Bryan's and Rhett's string of hits, too, have demonstrated considerable sales power during each of their respective runs (here and here), and that's only the tip of the iceberg. Once the trend seemed to a be a gold (or platinum) mine, aspiring musicians and songwriters fell in line and began churning out their own versions. That's when country music had a problem, a viral problem. But it doesn't stop there.

Headlining country acts like Florida Georgia Line and Luke Bryan have built their live shows to mirror the stories in their songs and music videos, bringing the "fictional" weekend excursions of booze and sex from the airwaves directly to their fans.

Death and battle scars bro country killing traditional pop

The live show shifted carelessly into a Woodstock-like affair, leaving death and battle scars in their wake.

The sell of alcohol has long been a staple at any concert regardless of genre, but the coupling with country's re-imaging during the bro-country era has set country music up for an undeniable disaster.

What we, as fans, are left with is a genre in crisis, fumbling to find the next trend, the next cash cow to salvage what used to be America's greatest musical art form.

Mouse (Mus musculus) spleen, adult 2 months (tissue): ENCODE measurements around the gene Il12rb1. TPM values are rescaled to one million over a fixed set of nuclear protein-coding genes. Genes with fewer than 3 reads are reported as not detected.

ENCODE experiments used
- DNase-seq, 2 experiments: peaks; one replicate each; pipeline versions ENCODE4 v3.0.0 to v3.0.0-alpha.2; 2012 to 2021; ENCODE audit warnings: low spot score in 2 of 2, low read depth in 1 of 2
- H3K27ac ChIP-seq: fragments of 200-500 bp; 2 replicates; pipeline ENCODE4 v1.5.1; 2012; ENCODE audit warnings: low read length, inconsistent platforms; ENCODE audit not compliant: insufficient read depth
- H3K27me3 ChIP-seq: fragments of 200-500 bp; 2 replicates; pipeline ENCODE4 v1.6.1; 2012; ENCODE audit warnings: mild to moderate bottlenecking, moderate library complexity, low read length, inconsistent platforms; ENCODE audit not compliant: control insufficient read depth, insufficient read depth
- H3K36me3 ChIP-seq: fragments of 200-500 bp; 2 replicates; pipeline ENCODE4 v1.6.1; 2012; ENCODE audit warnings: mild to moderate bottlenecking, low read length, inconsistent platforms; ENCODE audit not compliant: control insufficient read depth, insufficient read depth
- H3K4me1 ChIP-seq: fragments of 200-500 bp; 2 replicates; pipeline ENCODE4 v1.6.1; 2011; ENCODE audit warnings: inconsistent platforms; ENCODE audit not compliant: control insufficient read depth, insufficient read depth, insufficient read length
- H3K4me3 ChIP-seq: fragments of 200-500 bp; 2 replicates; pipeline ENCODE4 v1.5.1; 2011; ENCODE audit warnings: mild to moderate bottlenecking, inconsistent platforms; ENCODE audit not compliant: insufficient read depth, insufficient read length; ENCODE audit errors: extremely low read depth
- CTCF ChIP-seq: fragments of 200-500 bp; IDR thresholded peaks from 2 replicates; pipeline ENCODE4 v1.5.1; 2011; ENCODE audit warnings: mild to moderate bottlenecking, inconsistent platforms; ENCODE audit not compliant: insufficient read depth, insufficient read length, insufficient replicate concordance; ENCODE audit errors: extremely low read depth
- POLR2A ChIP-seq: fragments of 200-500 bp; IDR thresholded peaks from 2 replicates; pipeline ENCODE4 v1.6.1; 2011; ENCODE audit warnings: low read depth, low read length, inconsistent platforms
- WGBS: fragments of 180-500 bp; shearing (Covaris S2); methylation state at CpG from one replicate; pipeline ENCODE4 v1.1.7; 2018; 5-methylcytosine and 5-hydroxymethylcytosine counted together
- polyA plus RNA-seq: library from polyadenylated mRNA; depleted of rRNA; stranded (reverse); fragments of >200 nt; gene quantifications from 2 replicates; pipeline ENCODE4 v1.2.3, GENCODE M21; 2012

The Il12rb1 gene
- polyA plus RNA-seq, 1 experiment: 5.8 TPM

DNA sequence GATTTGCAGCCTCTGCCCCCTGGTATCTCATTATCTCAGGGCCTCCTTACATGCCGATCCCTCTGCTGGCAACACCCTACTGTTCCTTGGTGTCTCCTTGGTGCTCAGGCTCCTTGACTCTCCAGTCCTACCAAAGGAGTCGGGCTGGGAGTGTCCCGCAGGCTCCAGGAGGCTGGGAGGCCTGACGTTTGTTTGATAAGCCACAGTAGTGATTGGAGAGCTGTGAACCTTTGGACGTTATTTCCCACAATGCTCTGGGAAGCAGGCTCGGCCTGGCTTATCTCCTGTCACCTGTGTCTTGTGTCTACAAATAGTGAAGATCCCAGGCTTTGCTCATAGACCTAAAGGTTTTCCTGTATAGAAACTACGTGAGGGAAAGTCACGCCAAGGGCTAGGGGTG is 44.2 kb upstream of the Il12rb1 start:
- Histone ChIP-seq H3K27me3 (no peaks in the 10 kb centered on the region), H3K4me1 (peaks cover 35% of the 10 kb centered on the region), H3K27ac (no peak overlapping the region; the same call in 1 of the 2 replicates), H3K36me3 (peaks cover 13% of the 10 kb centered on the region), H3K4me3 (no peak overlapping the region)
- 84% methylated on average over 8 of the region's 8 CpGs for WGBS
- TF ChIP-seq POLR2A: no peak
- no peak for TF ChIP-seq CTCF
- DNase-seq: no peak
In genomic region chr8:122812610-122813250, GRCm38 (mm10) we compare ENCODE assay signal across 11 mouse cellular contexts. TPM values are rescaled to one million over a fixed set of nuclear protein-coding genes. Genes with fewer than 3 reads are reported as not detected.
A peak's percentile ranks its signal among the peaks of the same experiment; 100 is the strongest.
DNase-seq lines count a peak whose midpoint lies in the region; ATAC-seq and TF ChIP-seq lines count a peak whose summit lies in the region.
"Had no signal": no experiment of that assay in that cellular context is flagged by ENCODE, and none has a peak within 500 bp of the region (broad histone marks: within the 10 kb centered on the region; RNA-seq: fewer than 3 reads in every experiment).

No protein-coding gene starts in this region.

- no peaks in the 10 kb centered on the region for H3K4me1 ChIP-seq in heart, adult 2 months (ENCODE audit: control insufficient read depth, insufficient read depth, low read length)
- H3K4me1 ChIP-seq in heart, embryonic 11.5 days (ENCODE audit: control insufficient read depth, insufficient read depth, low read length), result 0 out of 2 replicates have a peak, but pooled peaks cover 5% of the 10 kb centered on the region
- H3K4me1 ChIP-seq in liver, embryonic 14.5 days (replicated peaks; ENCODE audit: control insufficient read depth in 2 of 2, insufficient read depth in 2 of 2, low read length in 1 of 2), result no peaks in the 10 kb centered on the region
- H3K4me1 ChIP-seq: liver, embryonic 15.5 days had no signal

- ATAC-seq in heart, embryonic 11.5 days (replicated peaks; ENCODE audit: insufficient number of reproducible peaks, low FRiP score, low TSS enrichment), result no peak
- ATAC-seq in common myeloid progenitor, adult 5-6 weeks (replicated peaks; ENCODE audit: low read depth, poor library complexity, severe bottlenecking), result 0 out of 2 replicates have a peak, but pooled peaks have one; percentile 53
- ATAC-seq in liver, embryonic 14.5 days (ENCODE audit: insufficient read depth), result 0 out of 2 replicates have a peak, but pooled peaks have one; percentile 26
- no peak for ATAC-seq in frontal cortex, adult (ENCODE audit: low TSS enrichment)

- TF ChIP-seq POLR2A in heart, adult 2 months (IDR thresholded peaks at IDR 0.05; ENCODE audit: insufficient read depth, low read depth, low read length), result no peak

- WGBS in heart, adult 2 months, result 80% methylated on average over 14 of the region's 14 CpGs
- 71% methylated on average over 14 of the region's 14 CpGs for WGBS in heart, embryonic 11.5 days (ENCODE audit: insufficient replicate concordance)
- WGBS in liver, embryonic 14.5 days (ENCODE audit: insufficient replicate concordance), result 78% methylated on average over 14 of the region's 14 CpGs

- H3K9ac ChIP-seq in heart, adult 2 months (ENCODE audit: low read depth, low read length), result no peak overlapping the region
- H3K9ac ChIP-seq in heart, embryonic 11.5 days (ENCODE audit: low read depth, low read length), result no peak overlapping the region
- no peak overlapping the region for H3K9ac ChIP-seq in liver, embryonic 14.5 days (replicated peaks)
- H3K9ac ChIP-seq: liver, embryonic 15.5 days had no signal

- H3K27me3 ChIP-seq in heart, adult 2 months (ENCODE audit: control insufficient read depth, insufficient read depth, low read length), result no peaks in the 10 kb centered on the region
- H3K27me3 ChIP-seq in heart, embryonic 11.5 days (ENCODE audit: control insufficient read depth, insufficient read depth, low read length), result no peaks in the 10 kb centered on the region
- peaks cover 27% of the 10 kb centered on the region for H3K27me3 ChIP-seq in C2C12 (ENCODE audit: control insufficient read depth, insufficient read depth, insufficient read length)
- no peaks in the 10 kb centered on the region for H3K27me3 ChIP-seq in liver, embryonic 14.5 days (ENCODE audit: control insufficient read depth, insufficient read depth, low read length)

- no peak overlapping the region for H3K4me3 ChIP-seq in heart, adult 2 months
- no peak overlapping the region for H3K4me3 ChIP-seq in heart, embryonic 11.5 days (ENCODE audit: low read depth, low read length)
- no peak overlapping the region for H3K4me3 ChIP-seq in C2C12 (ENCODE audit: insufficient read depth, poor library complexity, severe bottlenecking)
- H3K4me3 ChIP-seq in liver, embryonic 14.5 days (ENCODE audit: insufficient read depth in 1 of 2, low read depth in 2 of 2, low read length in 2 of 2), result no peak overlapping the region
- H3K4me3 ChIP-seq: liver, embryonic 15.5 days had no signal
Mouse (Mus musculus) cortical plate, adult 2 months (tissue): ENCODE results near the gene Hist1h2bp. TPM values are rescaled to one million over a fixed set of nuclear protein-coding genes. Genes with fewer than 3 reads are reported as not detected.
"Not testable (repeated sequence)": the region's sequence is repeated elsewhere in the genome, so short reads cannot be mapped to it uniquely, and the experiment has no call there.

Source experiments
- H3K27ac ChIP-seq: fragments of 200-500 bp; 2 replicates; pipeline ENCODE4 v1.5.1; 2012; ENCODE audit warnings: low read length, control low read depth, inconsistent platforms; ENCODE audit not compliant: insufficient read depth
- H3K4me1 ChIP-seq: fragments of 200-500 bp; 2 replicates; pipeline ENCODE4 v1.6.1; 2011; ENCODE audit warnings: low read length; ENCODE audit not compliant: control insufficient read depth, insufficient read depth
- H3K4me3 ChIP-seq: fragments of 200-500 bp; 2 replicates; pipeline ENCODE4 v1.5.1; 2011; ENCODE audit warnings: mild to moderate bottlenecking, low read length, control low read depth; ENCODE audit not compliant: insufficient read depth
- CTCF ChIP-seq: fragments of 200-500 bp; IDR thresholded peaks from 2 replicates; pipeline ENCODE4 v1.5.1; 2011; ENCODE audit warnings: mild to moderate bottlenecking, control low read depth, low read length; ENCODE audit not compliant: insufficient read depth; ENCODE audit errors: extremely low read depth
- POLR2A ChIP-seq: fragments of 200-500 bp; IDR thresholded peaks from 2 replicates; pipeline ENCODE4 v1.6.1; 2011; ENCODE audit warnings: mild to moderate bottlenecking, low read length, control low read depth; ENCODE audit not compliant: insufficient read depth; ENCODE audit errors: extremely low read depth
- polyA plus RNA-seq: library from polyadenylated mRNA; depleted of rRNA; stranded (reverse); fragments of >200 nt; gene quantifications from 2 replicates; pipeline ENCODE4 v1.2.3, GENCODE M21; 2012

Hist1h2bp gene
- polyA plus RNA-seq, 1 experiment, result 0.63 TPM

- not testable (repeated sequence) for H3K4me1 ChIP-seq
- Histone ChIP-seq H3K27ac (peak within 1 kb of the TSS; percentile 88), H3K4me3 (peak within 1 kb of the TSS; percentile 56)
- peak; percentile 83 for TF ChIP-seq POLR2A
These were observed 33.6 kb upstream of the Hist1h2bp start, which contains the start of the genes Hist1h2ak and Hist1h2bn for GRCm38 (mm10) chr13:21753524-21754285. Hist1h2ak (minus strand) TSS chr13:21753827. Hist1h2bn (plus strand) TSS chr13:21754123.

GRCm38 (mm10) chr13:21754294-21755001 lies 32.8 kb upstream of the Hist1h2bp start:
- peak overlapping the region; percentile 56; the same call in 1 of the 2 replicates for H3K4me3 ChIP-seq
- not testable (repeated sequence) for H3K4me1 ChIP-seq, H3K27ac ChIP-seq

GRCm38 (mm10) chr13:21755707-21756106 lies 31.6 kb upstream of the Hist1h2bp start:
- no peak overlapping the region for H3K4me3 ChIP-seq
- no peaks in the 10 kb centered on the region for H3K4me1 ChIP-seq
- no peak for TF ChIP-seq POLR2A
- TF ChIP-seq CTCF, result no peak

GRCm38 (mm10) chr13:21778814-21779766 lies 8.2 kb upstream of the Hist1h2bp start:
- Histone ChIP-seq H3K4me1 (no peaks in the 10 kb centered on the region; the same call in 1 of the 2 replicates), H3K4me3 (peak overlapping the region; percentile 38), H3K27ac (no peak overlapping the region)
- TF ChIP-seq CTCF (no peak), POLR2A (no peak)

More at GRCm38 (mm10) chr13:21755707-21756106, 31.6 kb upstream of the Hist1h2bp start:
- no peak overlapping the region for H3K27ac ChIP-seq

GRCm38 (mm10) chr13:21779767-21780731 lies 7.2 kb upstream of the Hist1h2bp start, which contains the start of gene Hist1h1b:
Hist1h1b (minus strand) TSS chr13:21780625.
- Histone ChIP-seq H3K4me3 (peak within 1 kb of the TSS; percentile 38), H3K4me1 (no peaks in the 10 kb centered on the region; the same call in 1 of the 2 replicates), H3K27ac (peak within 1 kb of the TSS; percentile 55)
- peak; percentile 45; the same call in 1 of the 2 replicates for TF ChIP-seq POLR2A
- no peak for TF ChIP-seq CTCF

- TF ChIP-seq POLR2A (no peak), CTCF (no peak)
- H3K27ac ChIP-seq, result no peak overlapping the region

Crossroads

There are signs an authentic artistic revival is taking place. Torchbearers like Carrie Underwood, Miranda Lambert, Kacey Musgraves, Dierks Bentley, Little Big Town and Eric Church have delivered some of the best music of their careers recently. They've enveloped modern technology and rock/pop sounds into their material without compromising their identity.

Newer acts such as Maddie & Tae, Brothers Osborne, Mickey Guyton and Mo Pitney dare to remain true to the ethos of country music while also pushing the format forward with thoughtful, often poignant storytelling.

There is a clear imbalance in regard to reported criminal activity at these shows compared to the bros, as well. Does the very nature and theme of the music itself dictate the live concert setting? Perhaps.

Country music is at a crossroads. With bro-country riding on horseback off into the sunset, we can either pick up the pieces and return to the storytelling which makes the music so great, or we can throw in the cowboy boots and dream of better days.

*Note: Jason Aldean and Florida Georgia Line and Luke Bryan aren't all bad. When they record songs like Black Tears, Dirt and Drink a Beer, respectively, they are doing the genre good. At the very least, they don't make this writer shove bamboo under his fingernails.

[PHOTO CREDIT: Rick Diamond/Kevork Djansezian/Stephen Lovekin/Daniel Boczarski/Getty]